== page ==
of such a Gloranthan weapon is probably elementals. If you send a  
pack o' shades against a pike wall, the shades (low on HP) may well  
be shattered after the initial impact, but so will the pike wall.
	(Warning: number-crunching magic ecology stuff coming up.) If  
a lineup of 3 meter shades is launched against a pike regiment, then  
each shade will engulf two targets, and (on the average) kill 6% of  
the targets, force 4% into physical collapse, and Demoralize 40%. Of  
course, shades are probably more effective against cavalry, where  
they'll Demoralize or knock out 97% of the horses as well. By modern  
standards, an attack that kills 6% of the targets is considered  
pretty effective. Of course, a shade attack can't be repeated. 

	In fact, thinking about elementals in combat, it occurs to me  
that not only are shades pretty damn good vs. cavalry, but gnomes and  
salamanders are, too. It's hard to imagine a cavalry charge being  
successful if the ground suddenly opens up with gnomes, and it may  
not be trivial to get your animals to charge a wall of flame. 

	May this is why so few Gloranthan cultures bother to be  
effective vs. horses -- comparatively simple magic does the trick. 

	I wonder what the standard anti-elemental techniques consist  
of? Perhaps sorcerers or Rune priests with Command and Dominate  
spells to wrest control away from the original user, or maybe a line  
of sapper-like infantry equipped with appropriate weapons to melee  
and destroy elementals before the cavalry can make their charge. Even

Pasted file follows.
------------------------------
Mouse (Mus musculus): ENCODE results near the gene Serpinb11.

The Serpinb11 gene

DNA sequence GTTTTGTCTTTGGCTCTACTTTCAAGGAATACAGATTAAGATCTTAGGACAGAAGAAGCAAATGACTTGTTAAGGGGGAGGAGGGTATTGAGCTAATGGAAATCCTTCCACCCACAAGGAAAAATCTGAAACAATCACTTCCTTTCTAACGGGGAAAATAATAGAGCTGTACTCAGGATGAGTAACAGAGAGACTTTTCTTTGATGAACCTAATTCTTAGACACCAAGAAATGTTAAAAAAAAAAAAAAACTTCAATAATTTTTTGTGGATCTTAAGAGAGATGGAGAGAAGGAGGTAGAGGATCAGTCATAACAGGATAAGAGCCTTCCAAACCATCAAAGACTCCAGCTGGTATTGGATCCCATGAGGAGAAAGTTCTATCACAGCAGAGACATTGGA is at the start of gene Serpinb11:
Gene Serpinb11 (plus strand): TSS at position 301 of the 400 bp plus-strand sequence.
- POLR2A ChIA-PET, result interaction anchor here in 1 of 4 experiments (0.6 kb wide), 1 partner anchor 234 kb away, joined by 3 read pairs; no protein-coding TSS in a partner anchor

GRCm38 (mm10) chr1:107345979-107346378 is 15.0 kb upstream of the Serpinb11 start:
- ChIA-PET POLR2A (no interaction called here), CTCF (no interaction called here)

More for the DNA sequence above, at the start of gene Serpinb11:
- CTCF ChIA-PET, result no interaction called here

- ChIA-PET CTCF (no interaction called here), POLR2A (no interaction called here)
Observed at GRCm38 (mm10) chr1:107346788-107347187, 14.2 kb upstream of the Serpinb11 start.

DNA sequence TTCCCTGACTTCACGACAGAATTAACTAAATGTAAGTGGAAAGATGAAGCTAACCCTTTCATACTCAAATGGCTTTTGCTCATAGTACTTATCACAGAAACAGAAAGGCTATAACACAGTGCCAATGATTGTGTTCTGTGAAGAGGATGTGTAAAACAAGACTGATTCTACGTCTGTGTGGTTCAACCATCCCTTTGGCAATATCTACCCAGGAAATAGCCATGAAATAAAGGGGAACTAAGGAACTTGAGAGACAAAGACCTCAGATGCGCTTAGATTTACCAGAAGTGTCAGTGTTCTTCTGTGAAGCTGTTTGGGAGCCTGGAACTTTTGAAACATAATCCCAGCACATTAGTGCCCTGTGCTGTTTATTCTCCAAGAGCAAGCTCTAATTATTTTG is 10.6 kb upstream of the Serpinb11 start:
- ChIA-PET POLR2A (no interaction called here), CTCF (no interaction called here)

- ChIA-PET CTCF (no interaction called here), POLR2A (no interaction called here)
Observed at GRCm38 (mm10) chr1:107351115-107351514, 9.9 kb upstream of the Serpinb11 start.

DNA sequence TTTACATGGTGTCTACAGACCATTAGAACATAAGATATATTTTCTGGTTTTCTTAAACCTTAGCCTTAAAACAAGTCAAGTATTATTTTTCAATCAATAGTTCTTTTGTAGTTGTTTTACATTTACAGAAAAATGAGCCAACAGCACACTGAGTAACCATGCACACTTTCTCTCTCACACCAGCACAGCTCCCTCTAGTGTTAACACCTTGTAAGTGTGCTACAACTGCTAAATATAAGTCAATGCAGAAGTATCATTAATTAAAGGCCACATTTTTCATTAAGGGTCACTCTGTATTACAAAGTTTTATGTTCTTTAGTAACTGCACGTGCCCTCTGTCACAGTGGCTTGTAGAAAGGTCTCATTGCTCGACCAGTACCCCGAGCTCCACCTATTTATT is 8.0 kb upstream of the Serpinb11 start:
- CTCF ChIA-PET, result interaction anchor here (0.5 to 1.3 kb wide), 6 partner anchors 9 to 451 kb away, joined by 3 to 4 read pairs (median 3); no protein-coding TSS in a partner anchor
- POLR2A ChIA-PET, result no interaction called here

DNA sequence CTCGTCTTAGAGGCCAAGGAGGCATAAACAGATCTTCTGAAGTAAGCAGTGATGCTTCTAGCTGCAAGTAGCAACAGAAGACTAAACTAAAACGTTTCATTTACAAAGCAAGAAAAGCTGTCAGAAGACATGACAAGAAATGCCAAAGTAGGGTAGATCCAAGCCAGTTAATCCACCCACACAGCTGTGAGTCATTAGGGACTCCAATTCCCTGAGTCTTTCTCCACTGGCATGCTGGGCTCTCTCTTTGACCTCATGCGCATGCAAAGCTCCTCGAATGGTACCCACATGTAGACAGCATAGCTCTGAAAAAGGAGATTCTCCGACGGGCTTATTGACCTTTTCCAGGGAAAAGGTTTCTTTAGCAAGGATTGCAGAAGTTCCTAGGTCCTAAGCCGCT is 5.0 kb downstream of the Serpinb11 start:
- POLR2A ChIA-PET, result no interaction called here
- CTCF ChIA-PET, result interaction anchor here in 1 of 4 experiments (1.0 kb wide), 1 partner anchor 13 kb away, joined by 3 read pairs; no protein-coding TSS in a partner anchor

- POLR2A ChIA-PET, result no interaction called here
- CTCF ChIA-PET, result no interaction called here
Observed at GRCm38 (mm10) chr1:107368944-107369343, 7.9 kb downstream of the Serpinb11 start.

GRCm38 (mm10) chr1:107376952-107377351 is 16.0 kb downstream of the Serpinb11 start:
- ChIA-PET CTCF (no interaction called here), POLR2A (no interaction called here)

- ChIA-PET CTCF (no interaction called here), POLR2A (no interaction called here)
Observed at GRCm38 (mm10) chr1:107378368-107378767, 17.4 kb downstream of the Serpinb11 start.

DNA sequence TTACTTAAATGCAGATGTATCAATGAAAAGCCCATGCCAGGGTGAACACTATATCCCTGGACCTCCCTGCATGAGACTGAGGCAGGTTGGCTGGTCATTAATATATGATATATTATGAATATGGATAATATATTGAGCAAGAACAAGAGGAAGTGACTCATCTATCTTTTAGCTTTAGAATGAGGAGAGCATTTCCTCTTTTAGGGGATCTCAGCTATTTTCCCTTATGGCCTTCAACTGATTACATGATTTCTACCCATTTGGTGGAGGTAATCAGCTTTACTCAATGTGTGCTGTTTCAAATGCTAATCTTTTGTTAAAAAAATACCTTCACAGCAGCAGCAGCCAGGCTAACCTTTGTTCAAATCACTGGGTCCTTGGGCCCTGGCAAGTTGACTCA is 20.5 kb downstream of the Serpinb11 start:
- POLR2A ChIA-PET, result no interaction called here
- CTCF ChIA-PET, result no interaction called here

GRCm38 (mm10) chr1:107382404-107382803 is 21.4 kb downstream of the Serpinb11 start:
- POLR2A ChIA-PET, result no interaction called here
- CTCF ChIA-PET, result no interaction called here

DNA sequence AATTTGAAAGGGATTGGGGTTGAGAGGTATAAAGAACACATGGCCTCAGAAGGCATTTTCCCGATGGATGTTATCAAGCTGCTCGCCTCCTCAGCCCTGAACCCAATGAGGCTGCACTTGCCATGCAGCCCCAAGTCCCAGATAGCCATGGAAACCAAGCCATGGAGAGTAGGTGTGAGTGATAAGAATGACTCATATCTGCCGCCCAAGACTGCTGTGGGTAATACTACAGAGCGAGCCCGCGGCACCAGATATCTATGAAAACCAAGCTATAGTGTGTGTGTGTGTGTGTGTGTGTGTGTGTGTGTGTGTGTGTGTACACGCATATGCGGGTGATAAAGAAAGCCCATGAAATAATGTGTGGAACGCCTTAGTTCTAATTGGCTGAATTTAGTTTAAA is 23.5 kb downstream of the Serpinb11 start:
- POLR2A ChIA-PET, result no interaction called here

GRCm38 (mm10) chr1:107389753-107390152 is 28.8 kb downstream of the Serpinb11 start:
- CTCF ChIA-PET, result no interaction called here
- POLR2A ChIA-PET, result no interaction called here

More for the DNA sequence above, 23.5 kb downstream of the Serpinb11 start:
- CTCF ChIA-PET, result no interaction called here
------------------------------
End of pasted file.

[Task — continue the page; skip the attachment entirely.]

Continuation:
more likely -- opposing elementals of a superior variety (i.e.,  
salamanders vs. shades, shades vs. gnomes, etc.)

Martin Crim:
>the Uleria write-up from Different Worlds says that there are four  
>cities by that name.
	There have been many different Zorias. I'm not sure there's  
more than one at any one time. But I know that whenever the city is  
destroyed, a new one is founded somewhere else. This may put a new,  
more sinister light, on the Mistress of Zoria's lack of fear of the  
KoW -- it's not that she can withstand an attack, it's just that she  
can escape and build a new city somewhere else -- probably somewhere  
really inconvenient for my next party of adventurers. 

>According to _Without God, Without Creed_, Spinoza (1632-1677) was  
>the first atheist. 

	Maybe by some modern definition of "atheism", but there's  
heaps of ancient writings in which it's clear that the writer did not  
believe in God or Gods. For that matter, there are numerous  
anthropological works that indicate that "primitive man" isn't  
necessarily all that devout. I know of an anthropologist who traveled  
among the Bushmen, and he claimed that, while most Bushmen adhered to  
their beliefs and rituals, many were actually skeptical as to any  
real effect, any afterlife, or any spirits.
	Perhaps these fellows' beliefs are better summed up as  
agnosticism, rather than atheism. 

"The god-men say when die go sky
Through Pearly Gates where river flow,
The god-men say when die we fly
Just like eagle-hawk and crow --
Might be, might be; but I don't know."
		-- Australian Aborigine Saying. 

>I was absolutely gobsmacked by Mr.Man
	Thank you. I think his voice is thin and reedy, too.

Dave, re: RQ2 anti-lunarism
>Hmm, in the old RQ2 days I played two characters who joined Seven  
>Mothers.Did you mostly talk to Californian players?
	Yes, and Utah ones. But we had Seven Mothers characters, too,  
they were just distrusted by all and sundry. No offense Dave, but I  
suspect you are broad-minded and experimental compared to most  
gamers. Most other American RQ campaigns I've had a scan at are